The conservative risk profile does not at all contradict the fact that you want to invest into new technologies. As a bank we are investing in fintech, in AI, and we have many projects running on this side. We are not adverse from investing into space activities. When we invested in SES and in Cargolux, these were risky and new activities too. No one knew what would come out of that. Today, they are world leaders in their sectors.

Our role as a central economic player in Luxembourg is to take some industrial risk and to accompany new sectors of the Luxembourgish economy, knowing that maybe not everything will be a huge success. But that’s not the type of risk I’m speaking about when I speak about rating. The type of risk we want to avoid is financial risk and compliance risk. We do not avoid entrepreneurial risk.


How about research?

We have several projects of cooperation, also some with the University of Luxembourg, where we sponsor projects in blockchain, in AI and also some that are likely to turn into something you can really use in the practical life at the bank. We are pretty active. We are also members of the Luxembourg House of Fintech, the LHoFT, where we also see whether there are interesting new initiatives that we can use in order to improve our activity at the bank. We even have a special department within the bank which is completely dedicated to innovation.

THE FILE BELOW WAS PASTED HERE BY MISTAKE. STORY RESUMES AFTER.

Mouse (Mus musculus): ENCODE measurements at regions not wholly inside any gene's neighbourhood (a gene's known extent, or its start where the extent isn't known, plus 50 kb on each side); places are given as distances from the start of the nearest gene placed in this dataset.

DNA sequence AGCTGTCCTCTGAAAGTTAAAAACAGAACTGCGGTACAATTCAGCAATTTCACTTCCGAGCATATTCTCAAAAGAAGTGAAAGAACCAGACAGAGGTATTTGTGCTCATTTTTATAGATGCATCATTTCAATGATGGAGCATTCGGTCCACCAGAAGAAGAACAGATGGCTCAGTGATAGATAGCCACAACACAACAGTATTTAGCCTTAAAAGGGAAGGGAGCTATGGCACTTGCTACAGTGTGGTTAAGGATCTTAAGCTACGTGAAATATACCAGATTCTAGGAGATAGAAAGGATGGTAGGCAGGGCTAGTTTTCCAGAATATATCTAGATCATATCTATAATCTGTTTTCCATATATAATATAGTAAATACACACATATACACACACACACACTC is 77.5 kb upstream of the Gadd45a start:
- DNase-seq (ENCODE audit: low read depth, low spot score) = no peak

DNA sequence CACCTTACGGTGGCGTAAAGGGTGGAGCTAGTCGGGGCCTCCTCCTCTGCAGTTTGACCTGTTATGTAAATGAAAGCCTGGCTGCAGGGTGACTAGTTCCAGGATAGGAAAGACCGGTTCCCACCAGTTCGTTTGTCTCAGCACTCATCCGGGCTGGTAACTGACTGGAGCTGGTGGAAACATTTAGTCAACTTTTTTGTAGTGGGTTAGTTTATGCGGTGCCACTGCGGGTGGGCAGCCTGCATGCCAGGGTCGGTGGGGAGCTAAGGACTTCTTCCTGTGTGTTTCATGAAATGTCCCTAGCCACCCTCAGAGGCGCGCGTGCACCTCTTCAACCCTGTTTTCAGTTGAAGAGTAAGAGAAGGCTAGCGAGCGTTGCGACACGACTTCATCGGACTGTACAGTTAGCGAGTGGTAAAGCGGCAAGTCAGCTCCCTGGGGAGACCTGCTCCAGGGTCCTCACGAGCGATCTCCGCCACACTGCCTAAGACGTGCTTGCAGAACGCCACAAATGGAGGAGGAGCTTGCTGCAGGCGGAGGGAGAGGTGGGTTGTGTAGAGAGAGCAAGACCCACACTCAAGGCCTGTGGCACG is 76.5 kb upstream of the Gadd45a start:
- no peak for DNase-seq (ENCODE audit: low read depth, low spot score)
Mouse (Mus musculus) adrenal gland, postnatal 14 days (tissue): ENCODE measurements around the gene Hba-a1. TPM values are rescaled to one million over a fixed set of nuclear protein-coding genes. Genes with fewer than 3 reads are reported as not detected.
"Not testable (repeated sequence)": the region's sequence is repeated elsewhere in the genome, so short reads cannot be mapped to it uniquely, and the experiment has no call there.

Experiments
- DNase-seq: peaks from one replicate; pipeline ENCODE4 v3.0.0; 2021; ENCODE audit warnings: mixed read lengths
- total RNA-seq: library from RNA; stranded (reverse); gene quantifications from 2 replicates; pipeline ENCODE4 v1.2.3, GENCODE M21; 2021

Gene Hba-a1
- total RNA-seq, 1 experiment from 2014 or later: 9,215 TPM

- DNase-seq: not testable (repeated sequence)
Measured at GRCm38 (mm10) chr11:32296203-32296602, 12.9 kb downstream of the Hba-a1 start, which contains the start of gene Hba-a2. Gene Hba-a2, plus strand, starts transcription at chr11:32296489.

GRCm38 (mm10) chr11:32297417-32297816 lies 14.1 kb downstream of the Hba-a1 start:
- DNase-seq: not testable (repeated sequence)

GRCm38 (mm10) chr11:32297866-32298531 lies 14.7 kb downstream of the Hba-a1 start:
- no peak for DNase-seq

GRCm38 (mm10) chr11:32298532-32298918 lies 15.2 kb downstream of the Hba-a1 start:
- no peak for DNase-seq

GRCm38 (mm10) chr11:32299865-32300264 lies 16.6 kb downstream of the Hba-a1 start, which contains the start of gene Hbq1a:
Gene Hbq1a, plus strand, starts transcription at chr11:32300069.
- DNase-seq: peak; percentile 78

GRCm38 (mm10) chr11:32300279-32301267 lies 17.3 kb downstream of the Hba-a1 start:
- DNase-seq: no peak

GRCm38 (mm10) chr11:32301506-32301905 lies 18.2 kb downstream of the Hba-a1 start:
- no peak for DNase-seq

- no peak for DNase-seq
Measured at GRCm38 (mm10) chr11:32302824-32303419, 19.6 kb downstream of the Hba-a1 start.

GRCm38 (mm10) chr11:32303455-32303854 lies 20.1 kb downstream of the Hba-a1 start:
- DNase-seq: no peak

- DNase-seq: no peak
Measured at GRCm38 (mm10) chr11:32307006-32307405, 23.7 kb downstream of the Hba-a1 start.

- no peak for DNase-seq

What would you tell investors that are looking at the geographic region of Central Europe? What would you tell them about Luxembourg? Why should they invest in Luxembourg?

Luxembourg is a very open country from the cultural point of view. We speak many languages. Everyone speaks three, and many people speak four or five. The culture is very cosmopolitan, especially in Luxembourg City where 77% of the residents are non-Luxembourgers. We also have well-trained people. We are open to research in many modern areas. Luxembourg is mainly known for banking, but we have other activities in the economy. So the whole ecosystem is very developed. The quality of life is very good. Also, the ways are short, both in terms of distance, but also when you want to speak to decision-takers, you usually reach them quite quickly; people tend to be not very formalistic. All these values contribute to be welcoming.


What would be your final comments to our readers of Newsweek and how do you see the future of Spuerkeess coming?

We live an extremely challenging but interesting moment in history. The role is to prepare the future. We can rely on more than 160 years of tradition. This is a huge chance, but it is also an encouragement because, with all that history, the bank had to master difficulties and challenges and we have always managed to improve out of the challenge. I believe that we will be able to do so in the future. The essential thing is that we want to attract and to keep the right talents. That, and we have to be able to recognize on time what customers’ demands and needs are. We have to be proactive in that, however not too proactive because you have to do what your customers want you to do. You cannot say: I will become completely automatized or digital or just a platform, but my customers will be left behind. When we speak about customers centricity, it is one of the main principles of our new strategic plan. It means being close to the customers in terms of products, services, but it also means that we have to proactively sense how customers’ needs and preferences evolve over time. And again, as customers trust us, we have a unique situation to achieve that. So, user experience is very important.